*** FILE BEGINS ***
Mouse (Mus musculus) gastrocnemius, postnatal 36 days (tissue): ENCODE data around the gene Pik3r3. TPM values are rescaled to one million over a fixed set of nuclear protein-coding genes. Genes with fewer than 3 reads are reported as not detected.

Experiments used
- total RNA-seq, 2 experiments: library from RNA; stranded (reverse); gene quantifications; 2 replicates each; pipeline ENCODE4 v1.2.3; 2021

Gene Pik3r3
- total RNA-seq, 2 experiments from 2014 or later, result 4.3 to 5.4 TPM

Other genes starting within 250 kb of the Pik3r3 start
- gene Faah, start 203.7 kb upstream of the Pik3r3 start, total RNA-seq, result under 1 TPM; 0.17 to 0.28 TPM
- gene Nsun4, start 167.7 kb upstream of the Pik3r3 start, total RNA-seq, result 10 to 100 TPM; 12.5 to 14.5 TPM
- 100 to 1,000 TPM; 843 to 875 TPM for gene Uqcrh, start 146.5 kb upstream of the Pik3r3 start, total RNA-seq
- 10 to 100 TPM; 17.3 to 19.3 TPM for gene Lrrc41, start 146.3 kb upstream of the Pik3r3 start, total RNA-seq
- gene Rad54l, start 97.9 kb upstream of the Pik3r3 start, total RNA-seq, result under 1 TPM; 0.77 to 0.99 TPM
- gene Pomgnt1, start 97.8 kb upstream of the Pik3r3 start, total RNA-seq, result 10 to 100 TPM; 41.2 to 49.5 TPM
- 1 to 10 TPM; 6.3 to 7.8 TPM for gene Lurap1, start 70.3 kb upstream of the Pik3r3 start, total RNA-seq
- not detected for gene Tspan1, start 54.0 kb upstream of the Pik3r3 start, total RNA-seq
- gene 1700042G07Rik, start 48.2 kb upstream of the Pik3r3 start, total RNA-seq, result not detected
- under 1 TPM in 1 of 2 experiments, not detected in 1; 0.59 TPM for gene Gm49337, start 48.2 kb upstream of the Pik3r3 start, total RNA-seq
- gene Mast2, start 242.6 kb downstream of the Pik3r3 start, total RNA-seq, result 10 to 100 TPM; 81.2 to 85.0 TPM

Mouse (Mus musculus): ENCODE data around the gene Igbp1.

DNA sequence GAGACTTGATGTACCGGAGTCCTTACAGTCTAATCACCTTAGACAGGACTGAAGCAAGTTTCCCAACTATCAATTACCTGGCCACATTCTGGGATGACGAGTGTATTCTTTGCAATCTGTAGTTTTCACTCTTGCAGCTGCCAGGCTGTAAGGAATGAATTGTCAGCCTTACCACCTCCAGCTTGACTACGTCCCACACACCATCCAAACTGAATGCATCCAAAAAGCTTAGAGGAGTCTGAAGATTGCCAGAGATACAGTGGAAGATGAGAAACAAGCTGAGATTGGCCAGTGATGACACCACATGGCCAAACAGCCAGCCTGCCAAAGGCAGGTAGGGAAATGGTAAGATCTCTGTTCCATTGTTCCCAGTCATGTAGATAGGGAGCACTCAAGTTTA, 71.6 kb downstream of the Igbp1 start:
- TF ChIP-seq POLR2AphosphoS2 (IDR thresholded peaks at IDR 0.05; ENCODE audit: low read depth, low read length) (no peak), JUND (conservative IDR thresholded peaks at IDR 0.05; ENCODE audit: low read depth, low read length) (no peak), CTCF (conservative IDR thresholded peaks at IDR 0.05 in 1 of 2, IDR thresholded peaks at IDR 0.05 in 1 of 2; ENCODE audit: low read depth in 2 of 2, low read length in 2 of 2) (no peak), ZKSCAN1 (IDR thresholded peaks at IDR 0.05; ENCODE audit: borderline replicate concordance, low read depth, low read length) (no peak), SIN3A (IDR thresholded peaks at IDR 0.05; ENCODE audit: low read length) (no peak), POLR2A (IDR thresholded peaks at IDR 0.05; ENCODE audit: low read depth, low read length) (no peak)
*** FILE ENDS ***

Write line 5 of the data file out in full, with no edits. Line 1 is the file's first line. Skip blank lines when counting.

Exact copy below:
- total RNA-seq, 2 experiments from 2014 or later, result 4.3 to 5.4 TPM